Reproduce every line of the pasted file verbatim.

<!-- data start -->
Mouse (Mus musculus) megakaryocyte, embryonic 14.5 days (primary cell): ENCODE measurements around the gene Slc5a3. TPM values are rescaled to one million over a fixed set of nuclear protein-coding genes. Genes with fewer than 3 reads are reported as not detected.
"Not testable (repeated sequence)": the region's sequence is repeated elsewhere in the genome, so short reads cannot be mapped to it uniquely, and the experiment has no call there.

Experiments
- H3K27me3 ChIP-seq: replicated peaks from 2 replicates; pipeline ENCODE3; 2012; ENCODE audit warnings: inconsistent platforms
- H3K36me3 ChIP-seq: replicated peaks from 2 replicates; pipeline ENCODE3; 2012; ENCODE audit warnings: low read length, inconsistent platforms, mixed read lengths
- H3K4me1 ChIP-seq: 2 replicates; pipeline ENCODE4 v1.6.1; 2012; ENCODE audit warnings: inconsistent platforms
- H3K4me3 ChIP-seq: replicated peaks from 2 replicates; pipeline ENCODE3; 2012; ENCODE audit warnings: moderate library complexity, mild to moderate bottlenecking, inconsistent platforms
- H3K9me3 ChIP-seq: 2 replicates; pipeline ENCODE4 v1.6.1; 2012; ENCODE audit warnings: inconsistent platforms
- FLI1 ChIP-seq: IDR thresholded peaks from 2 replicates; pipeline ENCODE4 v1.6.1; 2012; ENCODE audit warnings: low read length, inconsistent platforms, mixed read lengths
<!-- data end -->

Mouse (Mus musculus) megakaryocyte, embryonic 14.5 days (primary cell): ENCODE measurements around the gene Slc5a3. TPM values are rescaled to one million over a fixed set of nuclear protein-coding genes. Genes with fewer than 3 reads are reported as not detected.
"Not testable (repeated sequence)": the region's sequence is repeated elsewhere in the genome, so short reads cannot be mapped to it uniquely, and the experiment has no call there.

Experiments
- H3K27me3 ChIP-seq: replicated peaks from 2 replicates; pipeline ENCODE3; 2012; ENCODE audit warnings: inconsistent platforms
- H3K36me3 ChIP-seq: replicated peaks from 2 replicates; pipeline ENCODE3; 2012; ENCODE audit warnings: low read length, inconsistent platforms, mixed read lengths
- H3K4me1 ChIP-seq: 2 replicates; pipeline ENCODE4 v1.6.1; 2012; ENCODE audit warnings: inconsistent platforms
- H3K4me3 ChIP-seq: replicated peaks from 2 replicates; pipeline ENCODE3; 2012; ENCODE audit warnings: moderate library complexity, mild to moderate bottlenecking, inconsistent platforms
- H3K9me3 ChIP-seq: 2 replicates; pipeline ENCODE4 v1.6.1; 2012; ENCODE audit warnings: inconsistent platforms
- FLI1 ChIP-seq: IDR thresholded peaks from 2 replicates; pipeline ENCODE4 v1.6.1; 2012; ENCODE audit warnings: low read length, inconsistent platforms, mixed read lengths